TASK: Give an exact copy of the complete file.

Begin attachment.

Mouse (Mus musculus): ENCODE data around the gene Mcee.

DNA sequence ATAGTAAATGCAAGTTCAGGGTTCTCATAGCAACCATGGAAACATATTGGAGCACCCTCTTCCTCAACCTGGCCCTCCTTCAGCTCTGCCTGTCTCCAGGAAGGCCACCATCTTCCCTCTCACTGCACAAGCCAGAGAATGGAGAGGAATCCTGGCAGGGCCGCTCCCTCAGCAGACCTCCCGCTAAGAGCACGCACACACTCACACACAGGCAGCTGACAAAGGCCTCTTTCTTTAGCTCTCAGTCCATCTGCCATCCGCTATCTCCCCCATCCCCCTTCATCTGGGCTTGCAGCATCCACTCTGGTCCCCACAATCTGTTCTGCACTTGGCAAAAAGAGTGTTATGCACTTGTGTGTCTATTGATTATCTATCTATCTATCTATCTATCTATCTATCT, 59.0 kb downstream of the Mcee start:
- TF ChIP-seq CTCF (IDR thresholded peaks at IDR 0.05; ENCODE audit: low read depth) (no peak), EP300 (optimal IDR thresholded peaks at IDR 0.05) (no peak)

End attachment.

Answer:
Mouse (Mus musculus): ENCODE data around the gene Mcee.

DNA sequence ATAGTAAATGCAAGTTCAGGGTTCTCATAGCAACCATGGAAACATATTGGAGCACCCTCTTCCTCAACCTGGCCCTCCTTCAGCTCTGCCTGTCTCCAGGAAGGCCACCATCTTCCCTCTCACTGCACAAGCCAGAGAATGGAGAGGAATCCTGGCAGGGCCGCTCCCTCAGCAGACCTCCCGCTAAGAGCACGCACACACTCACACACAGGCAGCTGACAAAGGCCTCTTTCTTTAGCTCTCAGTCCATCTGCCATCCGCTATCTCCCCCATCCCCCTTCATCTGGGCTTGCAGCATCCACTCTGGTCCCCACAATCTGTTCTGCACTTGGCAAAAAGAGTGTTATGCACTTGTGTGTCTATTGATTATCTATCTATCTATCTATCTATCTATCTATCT, 59.0 kb downstream of the Mcee start:
- TF ChIP-seq CTCF (IDR thresholded peaks at IDR 0.05; ENCODE audit: low read depth) (no peak), EP300 (optimal IDR thresholded peaks at IDR 0.05) (no peak)